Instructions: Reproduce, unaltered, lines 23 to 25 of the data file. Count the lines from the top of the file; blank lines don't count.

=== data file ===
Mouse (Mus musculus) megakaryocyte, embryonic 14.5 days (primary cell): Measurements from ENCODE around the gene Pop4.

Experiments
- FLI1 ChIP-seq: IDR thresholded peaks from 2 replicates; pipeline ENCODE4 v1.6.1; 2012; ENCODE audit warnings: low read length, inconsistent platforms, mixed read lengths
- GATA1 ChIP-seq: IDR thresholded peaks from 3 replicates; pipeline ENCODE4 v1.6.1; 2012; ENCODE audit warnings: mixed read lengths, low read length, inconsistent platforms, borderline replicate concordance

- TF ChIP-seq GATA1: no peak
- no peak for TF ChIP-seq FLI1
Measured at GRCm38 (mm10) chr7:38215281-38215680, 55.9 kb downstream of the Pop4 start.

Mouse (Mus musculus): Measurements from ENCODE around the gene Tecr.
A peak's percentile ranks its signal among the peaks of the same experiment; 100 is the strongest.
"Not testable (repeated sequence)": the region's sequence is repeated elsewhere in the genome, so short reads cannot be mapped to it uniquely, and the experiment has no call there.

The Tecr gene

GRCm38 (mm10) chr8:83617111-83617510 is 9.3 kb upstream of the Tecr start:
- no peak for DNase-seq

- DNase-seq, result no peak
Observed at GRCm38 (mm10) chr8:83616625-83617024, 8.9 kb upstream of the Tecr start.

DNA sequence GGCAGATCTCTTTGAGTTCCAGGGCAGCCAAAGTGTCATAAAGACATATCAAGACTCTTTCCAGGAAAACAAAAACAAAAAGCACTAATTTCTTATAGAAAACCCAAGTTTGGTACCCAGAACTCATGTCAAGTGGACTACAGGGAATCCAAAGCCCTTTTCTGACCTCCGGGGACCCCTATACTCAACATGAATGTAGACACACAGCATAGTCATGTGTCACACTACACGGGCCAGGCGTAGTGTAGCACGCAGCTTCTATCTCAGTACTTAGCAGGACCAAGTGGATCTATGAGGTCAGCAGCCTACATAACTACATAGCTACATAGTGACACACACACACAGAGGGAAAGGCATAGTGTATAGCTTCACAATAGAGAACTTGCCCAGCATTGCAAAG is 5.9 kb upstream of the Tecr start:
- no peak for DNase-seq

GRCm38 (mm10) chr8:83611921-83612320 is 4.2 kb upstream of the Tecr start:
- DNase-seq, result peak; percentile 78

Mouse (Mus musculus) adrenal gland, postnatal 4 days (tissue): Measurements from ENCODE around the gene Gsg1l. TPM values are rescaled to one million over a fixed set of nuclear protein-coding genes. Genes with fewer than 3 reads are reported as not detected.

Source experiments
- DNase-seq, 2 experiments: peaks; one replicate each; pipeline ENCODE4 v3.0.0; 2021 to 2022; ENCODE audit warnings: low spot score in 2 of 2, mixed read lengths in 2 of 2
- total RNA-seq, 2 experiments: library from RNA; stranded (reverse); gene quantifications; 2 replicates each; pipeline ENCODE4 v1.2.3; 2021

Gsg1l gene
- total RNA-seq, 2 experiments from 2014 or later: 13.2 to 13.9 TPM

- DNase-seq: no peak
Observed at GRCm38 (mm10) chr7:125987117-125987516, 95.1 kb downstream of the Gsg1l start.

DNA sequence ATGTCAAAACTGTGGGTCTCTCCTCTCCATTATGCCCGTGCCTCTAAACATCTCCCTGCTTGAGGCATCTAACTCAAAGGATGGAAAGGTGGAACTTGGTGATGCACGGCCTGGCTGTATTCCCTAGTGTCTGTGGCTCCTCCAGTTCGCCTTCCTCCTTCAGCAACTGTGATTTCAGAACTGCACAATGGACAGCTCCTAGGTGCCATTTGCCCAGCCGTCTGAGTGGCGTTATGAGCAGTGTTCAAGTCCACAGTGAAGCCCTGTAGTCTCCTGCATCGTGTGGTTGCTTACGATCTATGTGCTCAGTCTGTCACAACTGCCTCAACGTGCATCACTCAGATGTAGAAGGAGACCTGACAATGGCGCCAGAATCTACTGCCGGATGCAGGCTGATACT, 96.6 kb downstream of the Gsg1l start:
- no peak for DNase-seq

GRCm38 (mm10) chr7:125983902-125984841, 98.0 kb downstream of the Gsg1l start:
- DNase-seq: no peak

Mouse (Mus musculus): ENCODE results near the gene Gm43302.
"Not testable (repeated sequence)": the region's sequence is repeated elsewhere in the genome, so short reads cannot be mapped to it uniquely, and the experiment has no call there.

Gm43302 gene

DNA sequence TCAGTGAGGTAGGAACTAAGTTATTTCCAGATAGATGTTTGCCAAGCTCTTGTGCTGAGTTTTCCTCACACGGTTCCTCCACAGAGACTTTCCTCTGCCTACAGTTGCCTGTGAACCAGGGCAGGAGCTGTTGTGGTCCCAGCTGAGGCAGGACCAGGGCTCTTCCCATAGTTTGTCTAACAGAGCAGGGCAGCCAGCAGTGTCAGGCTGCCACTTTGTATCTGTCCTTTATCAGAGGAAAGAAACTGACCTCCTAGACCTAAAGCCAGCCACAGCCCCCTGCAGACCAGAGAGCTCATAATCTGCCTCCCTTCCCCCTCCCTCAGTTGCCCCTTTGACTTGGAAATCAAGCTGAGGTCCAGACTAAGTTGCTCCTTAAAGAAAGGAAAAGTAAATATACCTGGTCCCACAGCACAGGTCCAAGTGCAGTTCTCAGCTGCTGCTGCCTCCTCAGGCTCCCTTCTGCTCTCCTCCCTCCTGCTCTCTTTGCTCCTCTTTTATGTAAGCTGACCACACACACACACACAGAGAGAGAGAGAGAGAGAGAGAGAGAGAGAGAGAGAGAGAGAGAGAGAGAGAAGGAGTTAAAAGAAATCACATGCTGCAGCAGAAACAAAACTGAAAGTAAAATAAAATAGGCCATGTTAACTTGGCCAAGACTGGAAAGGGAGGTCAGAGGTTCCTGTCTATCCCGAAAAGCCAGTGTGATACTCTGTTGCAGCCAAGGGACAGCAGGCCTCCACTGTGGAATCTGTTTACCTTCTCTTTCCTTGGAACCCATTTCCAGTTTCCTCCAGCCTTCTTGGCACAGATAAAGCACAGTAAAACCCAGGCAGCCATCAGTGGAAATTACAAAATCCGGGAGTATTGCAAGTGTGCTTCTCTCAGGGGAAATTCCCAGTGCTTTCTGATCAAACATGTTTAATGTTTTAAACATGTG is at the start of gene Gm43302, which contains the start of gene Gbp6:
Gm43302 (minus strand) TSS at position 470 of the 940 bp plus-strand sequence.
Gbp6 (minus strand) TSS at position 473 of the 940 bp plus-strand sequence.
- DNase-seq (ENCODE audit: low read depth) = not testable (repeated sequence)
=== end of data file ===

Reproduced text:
- total RNA-seq, 2 experiments: library from RNA; stranded (reverse); gene quantifications; 2 replicates each; pipeline ENCODE4 v1.2.3; 2021

Gsg1l gene
- total RNA-seq, 2 experiments from 2014 or later: 13.2 to 13.9 TPM